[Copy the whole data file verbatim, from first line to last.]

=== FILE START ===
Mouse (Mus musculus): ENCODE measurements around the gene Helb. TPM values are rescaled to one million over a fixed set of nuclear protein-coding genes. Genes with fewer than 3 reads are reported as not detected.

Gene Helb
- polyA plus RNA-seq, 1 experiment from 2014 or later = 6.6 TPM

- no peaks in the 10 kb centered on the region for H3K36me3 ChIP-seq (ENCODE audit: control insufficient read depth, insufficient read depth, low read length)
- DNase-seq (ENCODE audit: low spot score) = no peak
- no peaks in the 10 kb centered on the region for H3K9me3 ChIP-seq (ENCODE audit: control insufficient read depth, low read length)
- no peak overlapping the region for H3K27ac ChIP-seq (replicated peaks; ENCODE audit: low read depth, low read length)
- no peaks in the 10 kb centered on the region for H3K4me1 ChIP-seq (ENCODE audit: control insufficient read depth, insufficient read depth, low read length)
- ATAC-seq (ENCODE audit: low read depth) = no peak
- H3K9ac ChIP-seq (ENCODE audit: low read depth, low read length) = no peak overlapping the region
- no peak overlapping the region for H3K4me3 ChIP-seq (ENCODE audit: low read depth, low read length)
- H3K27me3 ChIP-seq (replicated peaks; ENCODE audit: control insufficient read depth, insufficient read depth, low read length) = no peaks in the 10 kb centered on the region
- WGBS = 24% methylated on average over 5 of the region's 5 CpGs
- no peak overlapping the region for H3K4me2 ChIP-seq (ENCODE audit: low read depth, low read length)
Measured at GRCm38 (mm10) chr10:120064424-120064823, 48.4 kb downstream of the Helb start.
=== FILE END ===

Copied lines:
Mouse (Mus musculus): ENCODE measurements around the gene Helb. TPM values are rescaled to one million over a fixed set of nuclear protein-coding genes. Genes with fewer than 3 reads are reported as not detected.

Gene Helb
- polyA plus RNA-seq, 1 experiment from 2014 or later = 6.6 TPM

- no peaks in the 10 kb centered on the region for H3K36me3 ChIP-seq (ENCODE audit: control insufficient read depth, insufficient read depth, low read length)
- DNase-seq (ENCODE audit: low spot score) = no peak
- no peaks in the 10 kb centered on the region for H3K9me3 ChIP-seq (ENCODE audit: control insufficient read depth, low read length)
- no peak overlapping the region for H3K27ac ChIP-seq (replicated peaks; ENCODE audit: low read depth, low read length)
- no peaks in the 10 kb centered on the region for H3K4me1 ChIP-seq (ENCODE audit: control insufficient read depth, insufficient read depth, low read length)
- ATAC-seq (ENCODE audit: low read depth) = no peak
- H3K9ac ChIP-seq (ENCODE audit: low read depth, low read length) = no peak overlapping the region
- no peak overlapping the region for H3K4me3 ChIP-seq (ENCODE audit: low read depth, low read length)
- H3K27me3 ChIP-seq (replicated peaks; ENCODE audit: control insufficient read depth, insufficient read depth, low read length) = no peaks in the 10 kb centered on the region
- WGBS = 24% methylated on average over 5 of the region's 5 CpGs
- no peak overlapping the region for H3K4me2 ChIP-seq (ENCODE audit: low read depth, low read length)
Measured at GRCm38 (mm10) chr10:120064424-120064823, 48.4 kb downstream of the Helb start.